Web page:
Here’s another setback in the emergency treatment of brain injury.
A study has found that hypertonic fluid, a concentrated saline solution that paramedics administer intravenously to head trauma patients, doesn’t help improve the patients’ chances of survival or their later brain function, according to a story in The Wall Street Journal Wednesday.
The story, headlined “Saline Fluid Fails in Brain Therapy,” reports that a study released this week found that hypertonic fluid is not effective in the treatment of blunt traumatic brain injuries. That makes the saline solution the latest treatment, following anti-oxidants and intravenous magnesium, to flunk tests gauging their ability to help brain-trauma victims.
It has been believed that hypertonic fluid improves the blood flow in the brain while also decreasing intercranial pressure, and both those effects aid brain injury victims.
The hypertonic fluid study, published in this week’s Journal of the American Medical Association ( JAMA), involved 1,282 patients treated by paramedics. The patients were either given regular saline solution or the hypertonic variety, which has eight times as much salt as the regular saline, according to The Journal.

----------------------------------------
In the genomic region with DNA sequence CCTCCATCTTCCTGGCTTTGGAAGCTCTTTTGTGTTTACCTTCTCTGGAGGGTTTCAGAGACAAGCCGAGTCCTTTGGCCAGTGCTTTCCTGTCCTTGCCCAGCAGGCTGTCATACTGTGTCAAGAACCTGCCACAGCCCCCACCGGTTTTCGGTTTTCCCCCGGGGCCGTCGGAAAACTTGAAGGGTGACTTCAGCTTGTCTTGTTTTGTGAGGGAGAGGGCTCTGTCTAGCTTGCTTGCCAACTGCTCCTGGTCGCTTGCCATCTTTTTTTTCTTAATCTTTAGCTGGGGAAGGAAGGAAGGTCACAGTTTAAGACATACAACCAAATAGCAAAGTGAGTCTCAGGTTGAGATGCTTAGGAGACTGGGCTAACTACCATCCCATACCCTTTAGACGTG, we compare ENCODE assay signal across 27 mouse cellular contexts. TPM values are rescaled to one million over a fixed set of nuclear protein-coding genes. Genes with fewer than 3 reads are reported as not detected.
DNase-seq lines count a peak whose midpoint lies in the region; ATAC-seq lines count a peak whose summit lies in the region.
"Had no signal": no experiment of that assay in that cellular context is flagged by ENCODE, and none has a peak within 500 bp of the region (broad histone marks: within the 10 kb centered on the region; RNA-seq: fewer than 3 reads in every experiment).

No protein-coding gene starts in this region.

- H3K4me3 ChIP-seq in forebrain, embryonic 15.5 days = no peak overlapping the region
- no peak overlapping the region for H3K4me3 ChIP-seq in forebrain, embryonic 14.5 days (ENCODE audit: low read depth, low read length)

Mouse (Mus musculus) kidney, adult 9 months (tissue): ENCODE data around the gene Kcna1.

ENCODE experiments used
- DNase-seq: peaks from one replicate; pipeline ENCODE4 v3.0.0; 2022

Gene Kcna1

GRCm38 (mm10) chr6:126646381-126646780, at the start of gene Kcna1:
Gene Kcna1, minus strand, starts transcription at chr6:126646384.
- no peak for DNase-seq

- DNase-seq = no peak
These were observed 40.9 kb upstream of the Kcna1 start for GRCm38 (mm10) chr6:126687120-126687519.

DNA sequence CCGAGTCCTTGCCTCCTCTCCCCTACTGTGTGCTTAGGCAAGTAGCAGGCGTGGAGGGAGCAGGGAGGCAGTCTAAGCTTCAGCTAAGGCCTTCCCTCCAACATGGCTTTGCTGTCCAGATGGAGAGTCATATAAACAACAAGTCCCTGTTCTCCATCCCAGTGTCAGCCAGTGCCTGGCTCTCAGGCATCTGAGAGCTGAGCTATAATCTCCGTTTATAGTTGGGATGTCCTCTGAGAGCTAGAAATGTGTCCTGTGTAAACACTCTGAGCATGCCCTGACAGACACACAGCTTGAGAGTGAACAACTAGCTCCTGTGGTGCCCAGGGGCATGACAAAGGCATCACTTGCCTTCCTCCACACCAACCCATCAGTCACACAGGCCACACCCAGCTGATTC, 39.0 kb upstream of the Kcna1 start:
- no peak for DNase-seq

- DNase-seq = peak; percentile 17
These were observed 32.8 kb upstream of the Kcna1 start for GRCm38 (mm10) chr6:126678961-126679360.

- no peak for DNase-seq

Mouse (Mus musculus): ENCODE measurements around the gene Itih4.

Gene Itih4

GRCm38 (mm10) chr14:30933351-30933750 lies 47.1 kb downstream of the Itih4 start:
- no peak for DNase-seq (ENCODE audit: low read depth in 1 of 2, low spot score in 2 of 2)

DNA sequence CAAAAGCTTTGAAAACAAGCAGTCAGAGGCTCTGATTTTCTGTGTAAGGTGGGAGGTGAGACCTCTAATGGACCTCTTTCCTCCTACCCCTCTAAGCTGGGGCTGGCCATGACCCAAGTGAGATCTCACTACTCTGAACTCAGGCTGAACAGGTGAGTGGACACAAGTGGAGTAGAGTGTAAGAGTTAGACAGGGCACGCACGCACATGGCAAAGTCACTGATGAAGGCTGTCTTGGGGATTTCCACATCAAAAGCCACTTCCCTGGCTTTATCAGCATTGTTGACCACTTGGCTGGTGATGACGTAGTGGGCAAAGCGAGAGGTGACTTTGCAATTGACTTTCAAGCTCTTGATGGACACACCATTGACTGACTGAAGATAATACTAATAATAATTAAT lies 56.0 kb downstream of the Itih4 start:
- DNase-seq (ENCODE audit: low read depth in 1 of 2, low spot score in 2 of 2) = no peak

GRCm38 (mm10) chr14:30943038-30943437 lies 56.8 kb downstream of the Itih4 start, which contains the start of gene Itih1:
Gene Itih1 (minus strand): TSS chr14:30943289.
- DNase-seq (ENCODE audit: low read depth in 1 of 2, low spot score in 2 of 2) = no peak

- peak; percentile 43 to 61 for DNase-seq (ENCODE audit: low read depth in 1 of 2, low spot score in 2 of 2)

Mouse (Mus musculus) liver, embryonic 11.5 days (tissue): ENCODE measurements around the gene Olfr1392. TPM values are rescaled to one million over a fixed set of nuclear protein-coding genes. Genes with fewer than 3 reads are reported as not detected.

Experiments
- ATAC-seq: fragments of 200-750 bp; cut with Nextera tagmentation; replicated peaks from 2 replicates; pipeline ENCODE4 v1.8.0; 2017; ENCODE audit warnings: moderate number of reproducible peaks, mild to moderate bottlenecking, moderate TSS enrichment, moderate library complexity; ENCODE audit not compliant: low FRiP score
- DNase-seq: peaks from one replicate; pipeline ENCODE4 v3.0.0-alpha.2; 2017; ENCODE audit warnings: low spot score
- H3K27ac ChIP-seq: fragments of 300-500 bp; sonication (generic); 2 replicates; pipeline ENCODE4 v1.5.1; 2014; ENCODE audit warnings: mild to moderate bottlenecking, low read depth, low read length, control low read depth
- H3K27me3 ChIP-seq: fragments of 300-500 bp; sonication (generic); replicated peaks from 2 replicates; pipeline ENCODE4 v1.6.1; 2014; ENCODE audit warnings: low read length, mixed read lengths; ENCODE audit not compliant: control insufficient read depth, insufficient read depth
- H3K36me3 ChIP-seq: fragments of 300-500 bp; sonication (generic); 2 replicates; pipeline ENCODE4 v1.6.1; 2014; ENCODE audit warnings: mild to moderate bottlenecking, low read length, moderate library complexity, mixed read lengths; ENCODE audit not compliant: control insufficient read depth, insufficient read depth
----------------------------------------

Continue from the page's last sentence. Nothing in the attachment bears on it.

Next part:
The study’s authors, who included University of Washington surgery professor Eileen Bulger, said they couldn’t see any improvement in the six-month neurological outcome of the patients who received the hypertonic solution, according to The Journal.
The study’s authors also wrote that there was “no compelling reason” to use “hypertonic fluid resuscitation for TBI in the out-of-hospital setting.”
The Journal Wednesday also noted that the U.S. Department of Defense has awarded $26.3 million to Banyan Biomarkers Inc. of Alachua, Fla. The military wants Banyan to devise a blood test to determine “the presence and severity of brain injury,” the newspaper reported. Biomarkers are proteins that an injured brain produces.
In the combat arena, the biomarker test would let the military immediately identify who has suffered brain injury in a bomb blast, and get them off the battlefield for treatment.